This week, we talked about social constructs and why they matter. Just yesterday, a story was published about the social construct of race – so we get to apply some of our learning.
Students in the medical field are taught to “embrace racial stereotypes,” linking races to specific diagnoses. For example, sickle cell anemia is thought of as a black disease.
Medical doctors are trained as just that. Most don’t have a background in sociology or anthropology.
“Right now, students are learning an inaccurate and unscientific definition of race…It’s simply not true that human beings are naturally divided into genetically distinct races,” – Dorothy Roberts, sociology professor and co-author on recent race research.
This is the root of significant issues in modern medicine. Race-based medicine is widely accepted. It is very much the norm.
This is a great start to changing medical attitudes toward race. But I think this is also a great opportunity for sociologists and anthropologists to create a bridge with the world of medicine, to infuse medical learning with more holistic human understanding.
Pushing for more racial justice education is great, but if we can bridge this gap in ideology and change the roots of inaccurate belief – that would be real change.
This isn’t to say ethnicity doesn’t play any part in health. It is more likely for African-Americans to have sickle-cell anemia. But it also occurs abundantly in populations of India, Italy, Turkey, Greece and Saudi Arabia.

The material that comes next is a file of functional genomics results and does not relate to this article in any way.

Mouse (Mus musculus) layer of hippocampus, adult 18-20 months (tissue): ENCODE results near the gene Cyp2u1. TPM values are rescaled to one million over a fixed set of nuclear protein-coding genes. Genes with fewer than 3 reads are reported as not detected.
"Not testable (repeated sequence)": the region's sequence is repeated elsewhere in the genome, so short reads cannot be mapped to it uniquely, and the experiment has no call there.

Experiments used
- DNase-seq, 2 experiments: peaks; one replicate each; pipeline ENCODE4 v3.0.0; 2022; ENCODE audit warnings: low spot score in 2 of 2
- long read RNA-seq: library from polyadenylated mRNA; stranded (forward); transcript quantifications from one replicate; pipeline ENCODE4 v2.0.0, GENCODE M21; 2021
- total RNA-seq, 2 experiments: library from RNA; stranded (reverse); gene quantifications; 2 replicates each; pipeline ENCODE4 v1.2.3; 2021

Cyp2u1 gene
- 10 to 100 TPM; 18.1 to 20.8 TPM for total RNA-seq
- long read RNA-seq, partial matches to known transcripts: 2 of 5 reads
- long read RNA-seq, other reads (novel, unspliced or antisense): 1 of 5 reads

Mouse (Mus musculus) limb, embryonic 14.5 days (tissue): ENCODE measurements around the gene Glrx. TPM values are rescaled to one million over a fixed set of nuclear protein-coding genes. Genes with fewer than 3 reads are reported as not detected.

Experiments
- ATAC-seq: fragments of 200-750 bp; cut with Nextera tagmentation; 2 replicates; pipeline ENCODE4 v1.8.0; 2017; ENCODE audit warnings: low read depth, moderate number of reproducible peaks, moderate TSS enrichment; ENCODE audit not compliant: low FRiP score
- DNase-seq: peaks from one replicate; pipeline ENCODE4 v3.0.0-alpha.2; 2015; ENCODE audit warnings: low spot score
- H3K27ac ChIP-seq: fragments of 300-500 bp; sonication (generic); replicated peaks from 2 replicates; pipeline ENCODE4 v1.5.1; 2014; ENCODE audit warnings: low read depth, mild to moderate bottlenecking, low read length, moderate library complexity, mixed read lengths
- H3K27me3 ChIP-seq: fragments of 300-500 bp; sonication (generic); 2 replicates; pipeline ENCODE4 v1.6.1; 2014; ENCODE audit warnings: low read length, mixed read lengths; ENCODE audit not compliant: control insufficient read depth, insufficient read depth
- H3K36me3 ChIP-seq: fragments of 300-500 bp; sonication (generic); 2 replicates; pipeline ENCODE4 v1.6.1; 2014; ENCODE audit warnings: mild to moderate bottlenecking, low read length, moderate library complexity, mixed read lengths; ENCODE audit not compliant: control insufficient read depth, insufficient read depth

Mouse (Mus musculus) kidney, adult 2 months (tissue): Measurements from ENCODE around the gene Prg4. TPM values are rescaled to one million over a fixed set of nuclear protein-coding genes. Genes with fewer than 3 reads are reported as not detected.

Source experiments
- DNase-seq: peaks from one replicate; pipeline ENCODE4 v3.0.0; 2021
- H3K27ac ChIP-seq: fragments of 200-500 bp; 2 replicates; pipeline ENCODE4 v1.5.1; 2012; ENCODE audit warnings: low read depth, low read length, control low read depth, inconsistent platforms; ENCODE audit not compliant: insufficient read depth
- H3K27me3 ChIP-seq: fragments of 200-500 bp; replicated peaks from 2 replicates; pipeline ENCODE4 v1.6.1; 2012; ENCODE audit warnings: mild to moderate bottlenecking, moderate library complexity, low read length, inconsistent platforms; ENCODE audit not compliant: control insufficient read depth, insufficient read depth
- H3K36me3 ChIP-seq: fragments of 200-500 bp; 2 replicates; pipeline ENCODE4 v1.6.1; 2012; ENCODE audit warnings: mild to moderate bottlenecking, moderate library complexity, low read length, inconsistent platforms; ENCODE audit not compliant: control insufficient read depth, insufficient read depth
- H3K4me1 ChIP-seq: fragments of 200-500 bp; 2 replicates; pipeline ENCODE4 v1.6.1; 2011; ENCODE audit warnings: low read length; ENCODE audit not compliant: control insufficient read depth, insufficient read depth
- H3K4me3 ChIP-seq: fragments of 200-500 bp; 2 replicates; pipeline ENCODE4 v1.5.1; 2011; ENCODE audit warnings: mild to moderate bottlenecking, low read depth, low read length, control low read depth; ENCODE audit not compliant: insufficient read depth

However, understanding that it isn’t a “black disease” is important. Some could say they understand that, but the term “black disease” is just a harmless colloquialism.
To that, I say, language is not harmless. It shapes our social understanding and attitudes.
“It’s not that race is irrelevant to health, but it’s not relevant to health because of innate differences,” Roberts said. “It’s relevant because racism affects people’s health.” (from statnews.com)
Throwing around terms like “black disease” and “white disease” is not only another form of institutional segregation, but it is also harmful to giving unbiased diagnoses.
There aren’t many in the medical community who understand social constructionism, especially as it applies to race. It’s time to restructure “modern medicine,” which to me seems a bit archaic in its racial ideology (among other things).
Let’s move forward to create, instead of a machine, a human mechanism truly worthy of modern living.